Monday, August 29, 2011

Mama Mondays- Preparing the School Uniform

Part of our adventures into CLAA this past week have included time spent in the forum, in which I have learned so much of the practical, "how to" aspects of the structure of many amazing Catholic families whom I have secretly wanted to spy on but never had the opportunity to meet on their home turf.
Part of this is because I live in an area where there are very FEW large Catholic families, at least, large Catholic families who have well behaved, well educated children (they all seem to live in Dunn, where the Extraordinary Form is.... hmmmm. Well, I shouldn't be too harsh, there are a growing number of large families at my little Maronite Parish, too.)
Part of this is also that those large families that do make me suck in my breath and say "wow, you are awesome, how do you do that??" don't really have the same lifestyles as the majority of people and young families I see around Church. Whereas we have mommy groups and coffee dates and playdates and school til noon, these families I WANT to meet, who seem to be doing it right, are hardly ever "out," let alone "around."
We know they exist because we see their ten kids sitting quietly in a neat row at mass. But we never see them at the mommy/kid groups the Parish hosts or at women's events around town. I've asked moms like this to come speak at playgroups to encourage younger moms, especially because I'm encouraged by their clearly amazing parenting skills. And I laugh, bewildered, because.... they always say no.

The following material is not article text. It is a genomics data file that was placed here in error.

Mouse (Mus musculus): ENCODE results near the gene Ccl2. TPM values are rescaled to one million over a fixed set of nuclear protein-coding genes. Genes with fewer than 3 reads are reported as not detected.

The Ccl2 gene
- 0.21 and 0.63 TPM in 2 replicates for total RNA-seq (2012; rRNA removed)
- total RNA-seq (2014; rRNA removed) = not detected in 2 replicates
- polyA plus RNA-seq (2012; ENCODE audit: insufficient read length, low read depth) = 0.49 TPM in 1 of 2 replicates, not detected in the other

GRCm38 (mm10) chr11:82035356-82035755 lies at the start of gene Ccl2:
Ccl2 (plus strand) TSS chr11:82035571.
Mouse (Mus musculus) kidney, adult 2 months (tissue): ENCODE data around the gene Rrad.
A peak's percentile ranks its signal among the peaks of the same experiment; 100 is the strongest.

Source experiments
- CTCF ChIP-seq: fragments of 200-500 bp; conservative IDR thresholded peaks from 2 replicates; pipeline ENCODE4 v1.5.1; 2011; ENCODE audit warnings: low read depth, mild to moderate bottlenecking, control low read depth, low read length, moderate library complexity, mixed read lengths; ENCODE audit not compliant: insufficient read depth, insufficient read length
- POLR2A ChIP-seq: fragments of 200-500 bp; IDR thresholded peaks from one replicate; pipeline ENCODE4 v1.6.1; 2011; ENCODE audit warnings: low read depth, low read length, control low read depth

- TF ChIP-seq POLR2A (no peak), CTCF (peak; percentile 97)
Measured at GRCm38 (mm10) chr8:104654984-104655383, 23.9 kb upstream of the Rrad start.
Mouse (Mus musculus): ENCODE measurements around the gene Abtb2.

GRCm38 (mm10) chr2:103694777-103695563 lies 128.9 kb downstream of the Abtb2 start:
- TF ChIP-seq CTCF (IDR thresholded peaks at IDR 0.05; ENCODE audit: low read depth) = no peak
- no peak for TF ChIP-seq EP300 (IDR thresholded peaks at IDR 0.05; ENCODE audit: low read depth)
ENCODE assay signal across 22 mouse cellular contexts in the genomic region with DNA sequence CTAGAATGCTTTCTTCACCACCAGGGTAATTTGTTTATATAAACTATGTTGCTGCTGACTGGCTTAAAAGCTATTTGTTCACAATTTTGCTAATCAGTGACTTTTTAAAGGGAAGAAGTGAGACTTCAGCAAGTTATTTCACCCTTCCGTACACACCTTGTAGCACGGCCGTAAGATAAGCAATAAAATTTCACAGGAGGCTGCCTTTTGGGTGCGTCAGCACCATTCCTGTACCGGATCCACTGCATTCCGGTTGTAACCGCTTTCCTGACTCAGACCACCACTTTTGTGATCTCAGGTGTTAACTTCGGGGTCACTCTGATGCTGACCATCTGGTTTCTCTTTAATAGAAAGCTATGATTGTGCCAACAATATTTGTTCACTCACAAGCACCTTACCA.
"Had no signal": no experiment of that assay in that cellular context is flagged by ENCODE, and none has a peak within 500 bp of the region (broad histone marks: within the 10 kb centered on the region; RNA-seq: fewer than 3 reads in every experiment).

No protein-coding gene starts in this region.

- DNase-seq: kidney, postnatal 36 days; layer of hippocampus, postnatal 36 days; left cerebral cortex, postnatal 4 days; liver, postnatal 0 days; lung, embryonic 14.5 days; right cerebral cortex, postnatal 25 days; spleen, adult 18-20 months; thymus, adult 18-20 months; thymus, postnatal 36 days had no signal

I also find it amazing that many of my friends who don't have families that look like these families have many negative things to say about them. Here are some snippets of conversations I've had or overheard  people having about large, well behaved families we might see at mass.
"You know how they get those kids to behave like that? They go home and beat them."
"She can't really be that happy. She's probably medicated."
"If their kids are always like that, they must be stifling their personalities."
"Why don't they ever DO anything?? They are weird."
"There is NO WAY their kids are always that good."
Over time, I've come to learn through life experience and spending time with them at home that those families are often the happiest, the least violent, the most creative and expressive, and the most active. And yes, the kids are really almost always THAT good.

Once, my husband did some work on a house where the family had ten amazing kids. The whole time he worked, he couldn't get over how well the household operated. Mother was in the dinning room overseeing the schooling. The littles were playing nicely outside. The children took turns doing chores. The children didn't back talk, weren't rowdy, and were extremely nice. On the third day, they invited him in to eat lunch, and he accepted. Lunch was pleasant, delicious, simple, and fun. He discovered the family was Catholic, and that they went to the closest Parish near us where the Latin Mass is offered. He came home and told me I needed to meet this mother and learn from her.